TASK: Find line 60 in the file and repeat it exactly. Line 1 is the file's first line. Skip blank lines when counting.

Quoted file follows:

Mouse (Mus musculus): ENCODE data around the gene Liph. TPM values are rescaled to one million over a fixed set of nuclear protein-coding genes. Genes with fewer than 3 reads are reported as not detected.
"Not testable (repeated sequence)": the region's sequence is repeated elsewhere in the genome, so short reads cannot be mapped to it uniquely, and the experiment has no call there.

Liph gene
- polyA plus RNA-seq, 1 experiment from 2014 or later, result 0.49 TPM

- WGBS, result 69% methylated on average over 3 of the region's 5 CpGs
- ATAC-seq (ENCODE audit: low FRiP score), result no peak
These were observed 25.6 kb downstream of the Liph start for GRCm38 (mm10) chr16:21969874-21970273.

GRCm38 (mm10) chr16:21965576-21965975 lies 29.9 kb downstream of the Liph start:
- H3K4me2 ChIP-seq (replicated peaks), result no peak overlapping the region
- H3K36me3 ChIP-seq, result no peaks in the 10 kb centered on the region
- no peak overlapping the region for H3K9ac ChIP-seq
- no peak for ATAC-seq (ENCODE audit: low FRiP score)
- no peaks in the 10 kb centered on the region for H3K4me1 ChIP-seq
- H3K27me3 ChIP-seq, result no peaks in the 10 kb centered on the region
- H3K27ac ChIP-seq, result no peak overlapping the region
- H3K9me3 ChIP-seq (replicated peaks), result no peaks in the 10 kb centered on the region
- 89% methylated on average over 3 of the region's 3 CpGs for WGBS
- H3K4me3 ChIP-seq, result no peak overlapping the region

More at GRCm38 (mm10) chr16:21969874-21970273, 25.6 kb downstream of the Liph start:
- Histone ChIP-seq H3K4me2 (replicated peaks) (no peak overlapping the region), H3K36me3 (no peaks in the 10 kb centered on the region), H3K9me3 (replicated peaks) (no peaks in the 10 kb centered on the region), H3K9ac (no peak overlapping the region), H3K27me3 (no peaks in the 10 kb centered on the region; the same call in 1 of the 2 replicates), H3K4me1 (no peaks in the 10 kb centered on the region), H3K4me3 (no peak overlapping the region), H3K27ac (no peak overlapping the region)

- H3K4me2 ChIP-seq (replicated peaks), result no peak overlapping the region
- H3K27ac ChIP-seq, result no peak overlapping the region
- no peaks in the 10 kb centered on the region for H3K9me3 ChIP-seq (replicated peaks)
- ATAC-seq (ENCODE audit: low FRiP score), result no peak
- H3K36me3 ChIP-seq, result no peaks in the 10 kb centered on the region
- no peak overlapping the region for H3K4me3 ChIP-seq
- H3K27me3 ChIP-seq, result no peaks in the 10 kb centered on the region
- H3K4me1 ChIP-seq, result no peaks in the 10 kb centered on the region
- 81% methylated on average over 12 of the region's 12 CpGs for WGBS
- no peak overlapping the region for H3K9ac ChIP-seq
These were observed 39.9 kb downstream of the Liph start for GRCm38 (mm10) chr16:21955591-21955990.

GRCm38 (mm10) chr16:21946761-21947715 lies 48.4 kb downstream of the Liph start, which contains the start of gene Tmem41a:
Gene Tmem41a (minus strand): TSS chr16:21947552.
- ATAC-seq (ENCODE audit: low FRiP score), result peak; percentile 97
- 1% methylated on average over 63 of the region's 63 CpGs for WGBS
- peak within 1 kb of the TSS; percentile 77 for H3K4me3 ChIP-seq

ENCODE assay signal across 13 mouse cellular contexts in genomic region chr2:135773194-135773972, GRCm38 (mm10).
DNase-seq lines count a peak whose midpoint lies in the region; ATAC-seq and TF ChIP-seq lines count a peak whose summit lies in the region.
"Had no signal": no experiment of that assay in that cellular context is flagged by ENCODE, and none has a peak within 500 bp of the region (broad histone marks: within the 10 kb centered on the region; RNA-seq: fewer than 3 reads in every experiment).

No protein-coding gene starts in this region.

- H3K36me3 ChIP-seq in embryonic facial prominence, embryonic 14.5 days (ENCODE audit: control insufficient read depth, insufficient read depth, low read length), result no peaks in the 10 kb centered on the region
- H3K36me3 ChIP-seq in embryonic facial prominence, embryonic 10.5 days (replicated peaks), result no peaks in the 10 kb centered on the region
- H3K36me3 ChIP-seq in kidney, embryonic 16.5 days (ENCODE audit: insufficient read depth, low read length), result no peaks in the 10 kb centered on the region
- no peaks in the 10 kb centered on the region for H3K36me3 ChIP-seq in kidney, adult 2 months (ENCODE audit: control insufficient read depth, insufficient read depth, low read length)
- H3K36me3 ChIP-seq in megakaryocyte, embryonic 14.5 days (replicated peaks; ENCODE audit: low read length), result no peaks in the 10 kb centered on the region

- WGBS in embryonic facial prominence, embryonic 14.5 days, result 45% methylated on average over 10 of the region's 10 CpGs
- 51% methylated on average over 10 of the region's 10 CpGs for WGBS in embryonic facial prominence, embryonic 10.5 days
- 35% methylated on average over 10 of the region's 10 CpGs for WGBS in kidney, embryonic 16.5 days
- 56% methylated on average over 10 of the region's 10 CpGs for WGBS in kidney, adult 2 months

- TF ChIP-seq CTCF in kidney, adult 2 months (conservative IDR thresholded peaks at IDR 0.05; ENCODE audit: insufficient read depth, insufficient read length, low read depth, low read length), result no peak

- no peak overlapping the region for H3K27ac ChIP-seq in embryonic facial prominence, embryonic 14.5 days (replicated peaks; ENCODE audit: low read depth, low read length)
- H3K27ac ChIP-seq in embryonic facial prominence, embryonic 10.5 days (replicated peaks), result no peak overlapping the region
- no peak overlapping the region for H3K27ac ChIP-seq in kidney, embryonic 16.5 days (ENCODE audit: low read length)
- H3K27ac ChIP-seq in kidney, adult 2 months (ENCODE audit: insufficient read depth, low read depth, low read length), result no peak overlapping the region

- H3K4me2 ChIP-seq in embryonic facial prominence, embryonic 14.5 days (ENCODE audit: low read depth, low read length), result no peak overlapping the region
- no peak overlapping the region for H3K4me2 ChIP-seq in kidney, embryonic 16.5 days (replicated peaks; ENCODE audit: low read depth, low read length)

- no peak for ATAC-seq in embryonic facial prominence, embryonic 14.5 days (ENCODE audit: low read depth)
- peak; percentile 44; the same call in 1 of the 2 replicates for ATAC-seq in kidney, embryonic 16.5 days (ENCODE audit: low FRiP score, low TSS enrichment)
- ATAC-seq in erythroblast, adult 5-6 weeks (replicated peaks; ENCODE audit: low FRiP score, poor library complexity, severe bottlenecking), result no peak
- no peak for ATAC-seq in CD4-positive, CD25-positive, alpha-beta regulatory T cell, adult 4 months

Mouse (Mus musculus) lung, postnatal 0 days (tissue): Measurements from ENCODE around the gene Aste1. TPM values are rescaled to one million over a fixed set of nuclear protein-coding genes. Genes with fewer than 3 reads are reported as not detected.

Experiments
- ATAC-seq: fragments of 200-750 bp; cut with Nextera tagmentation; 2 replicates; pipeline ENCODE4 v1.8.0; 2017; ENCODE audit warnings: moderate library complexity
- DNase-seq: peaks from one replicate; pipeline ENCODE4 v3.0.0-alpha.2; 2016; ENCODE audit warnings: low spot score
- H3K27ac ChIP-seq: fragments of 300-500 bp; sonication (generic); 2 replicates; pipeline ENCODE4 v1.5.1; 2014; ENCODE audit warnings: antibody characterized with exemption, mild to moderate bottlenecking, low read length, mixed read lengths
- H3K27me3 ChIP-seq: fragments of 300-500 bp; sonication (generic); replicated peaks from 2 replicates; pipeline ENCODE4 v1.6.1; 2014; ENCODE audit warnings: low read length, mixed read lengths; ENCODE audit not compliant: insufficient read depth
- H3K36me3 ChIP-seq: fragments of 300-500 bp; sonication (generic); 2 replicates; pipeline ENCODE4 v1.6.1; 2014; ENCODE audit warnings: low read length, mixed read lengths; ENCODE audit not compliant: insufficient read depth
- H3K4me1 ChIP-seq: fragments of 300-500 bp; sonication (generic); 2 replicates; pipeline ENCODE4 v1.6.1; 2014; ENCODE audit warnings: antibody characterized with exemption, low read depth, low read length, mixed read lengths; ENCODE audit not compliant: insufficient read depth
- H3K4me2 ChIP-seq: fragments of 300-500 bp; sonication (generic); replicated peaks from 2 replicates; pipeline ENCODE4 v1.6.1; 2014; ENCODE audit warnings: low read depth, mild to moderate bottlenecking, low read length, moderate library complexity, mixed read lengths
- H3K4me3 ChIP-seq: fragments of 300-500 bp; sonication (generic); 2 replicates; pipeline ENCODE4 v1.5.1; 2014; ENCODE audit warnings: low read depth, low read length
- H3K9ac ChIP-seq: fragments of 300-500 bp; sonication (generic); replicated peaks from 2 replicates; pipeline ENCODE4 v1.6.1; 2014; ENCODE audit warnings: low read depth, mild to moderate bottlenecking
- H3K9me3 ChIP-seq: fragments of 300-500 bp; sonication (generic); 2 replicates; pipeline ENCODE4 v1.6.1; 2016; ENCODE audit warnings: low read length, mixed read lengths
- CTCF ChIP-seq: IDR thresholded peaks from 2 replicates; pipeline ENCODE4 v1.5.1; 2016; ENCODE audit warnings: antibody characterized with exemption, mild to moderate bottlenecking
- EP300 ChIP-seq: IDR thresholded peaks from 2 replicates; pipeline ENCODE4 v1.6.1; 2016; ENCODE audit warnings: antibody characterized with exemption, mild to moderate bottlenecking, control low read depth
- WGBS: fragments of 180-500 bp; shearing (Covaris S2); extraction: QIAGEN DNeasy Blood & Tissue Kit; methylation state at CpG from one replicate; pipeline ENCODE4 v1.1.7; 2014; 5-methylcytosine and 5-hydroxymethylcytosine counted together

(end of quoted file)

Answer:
- no peak for ATAC-seq in CD4-positive, CD25-positive, alpha-beta regulatory T cell, adult 4 months